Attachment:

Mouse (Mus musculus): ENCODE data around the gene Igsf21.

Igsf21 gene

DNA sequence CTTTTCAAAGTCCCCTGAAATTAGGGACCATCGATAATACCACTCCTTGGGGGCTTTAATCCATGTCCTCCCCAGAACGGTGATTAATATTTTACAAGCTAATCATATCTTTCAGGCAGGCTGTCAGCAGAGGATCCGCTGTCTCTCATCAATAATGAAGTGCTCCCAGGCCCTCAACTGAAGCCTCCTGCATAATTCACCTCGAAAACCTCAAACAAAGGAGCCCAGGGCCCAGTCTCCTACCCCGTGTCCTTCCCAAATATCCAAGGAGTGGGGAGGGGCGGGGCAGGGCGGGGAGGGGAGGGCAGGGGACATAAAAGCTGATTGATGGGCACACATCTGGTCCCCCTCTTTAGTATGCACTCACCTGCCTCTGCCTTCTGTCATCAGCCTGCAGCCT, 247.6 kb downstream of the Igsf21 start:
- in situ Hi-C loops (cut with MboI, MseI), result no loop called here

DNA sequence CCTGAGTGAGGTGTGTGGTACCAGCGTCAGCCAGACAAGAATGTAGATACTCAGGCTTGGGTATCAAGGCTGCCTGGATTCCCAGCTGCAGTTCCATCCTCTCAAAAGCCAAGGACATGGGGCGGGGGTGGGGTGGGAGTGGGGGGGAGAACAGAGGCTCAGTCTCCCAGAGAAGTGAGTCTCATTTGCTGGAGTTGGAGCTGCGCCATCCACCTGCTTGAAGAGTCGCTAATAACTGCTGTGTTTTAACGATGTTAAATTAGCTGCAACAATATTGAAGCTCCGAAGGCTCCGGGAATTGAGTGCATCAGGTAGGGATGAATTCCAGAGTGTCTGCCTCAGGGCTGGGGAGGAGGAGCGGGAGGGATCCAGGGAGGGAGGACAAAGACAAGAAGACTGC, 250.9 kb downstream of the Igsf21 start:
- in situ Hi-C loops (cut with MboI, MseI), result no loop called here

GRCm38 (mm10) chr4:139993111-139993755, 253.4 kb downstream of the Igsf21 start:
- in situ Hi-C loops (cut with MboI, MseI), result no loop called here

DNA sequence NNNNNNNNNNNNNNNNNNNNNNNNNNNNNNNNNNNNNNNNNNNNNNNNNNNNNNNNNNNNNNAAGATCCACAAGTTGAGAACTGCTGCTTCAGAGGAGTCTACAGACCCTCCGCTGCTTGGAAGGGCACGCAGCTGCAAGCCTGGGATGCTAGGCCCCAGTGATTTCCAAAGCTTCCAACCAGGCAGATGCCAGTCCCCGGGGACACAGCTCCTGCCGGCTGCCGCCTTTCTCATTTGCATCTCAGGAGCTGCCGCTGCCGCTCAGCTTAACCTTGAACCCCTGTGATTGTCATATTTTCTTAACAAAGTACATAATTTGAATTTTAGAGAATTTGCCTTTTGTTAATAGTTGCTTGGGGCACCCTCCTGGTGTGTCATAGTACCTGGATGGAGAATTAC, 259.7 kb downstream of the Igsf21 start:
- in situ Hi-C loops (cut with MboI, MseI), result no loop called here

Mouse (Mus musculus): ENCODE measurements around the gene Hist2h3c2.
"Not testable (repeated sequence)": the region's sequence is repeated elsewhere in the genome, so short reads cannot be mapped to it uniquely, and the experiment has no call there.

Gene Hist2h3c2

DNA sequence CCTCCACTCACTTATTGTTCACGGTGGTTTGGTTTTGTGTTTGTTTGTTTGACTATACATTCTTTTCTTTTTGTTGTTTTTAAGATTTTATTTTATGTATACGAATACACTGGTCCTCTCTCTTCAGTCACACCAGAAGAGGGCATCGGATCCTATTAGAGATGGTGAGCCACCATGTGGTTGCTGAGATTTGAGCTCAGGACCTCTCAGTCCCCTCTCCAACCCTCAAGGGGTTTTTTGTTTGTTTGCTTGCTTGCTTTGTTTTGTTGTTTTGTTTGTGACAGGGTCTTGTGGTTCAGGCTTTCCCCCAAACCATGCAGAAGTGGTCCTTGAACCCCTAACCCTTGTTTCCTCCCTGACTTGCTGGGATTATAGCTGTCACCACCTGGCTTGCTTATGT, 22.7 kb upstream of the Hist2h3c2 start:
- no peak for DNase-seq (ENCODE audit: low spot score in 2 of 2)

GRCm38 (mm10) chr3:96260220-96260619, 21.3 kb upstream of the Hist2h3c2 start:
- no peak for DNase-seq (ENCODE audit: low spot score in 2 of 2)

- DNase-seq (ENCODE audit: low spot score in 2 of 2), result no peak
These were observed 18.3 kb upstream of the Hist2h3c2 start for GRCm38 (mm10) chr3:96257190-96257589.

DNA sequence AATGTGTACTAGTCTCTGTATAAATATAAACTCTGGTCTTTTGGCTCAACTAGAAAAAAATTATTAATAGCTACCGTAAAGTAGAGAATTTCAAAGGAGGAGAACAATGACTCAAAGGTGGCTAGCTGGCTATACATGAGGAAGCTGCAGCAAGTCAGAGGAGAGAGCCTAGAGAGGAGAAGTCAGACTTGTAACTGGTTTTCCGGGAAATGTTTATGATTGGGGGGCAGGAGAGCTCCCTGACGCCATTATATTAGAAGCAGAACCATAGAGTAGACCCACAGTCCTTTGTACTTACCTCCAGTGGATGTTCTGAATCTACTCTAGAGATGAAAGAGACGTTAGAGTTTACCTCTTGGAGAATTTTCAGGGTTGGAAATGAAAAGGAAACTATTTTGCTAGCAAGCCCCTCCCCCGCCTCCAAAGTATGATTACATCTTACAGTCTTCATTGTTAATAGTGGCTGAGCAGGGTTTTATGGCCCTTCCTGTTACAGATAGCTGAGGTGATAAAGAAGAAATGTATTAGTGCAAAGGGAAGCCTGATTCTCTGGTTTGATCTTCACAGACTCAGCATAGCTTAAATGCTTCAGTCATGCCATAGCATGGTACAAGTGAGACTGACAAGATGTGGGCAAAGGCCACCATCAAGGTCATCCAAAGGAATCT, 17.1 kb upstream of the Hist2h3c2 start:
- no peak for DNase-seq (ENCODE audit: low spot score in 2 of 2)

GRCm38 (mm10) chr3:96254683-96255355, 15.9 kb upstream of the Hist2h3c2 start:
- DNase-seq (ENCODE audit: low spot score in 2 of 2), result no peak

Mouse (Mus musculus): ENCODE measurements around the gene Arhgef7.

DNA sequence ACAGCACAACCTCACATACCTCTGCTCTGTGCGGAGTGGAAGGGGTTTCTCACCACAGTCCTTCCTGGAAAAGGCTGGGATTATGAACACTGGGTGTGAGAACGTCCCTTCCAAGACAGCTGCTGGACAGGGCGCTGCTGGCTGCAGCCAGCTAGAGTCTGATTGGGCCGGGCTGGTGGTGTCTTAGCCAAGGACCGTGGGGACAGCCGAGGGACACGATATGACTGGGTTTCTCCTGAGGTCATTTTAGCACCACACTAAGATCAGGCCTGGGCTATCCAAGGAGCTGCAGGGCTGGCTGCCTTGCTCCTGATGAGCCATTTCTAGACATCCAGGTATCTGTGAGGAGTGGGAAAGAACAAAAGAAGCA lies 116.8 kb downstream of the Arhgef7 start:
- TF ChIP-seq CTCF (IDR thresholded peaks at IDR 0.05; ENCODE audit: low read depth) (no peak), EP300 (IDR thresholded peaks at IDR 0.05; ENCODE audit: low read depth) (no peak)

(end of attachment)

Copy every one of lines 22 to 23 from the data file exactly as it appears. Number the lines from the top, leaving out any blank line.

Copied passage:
GRCm38 (mm10) chr3:96254683-96255355, 15.9 kb upstream of the Hist2h3c2 start:
- DNase-seq (ENCODE audit: low spot score in 2 of 2), result no peak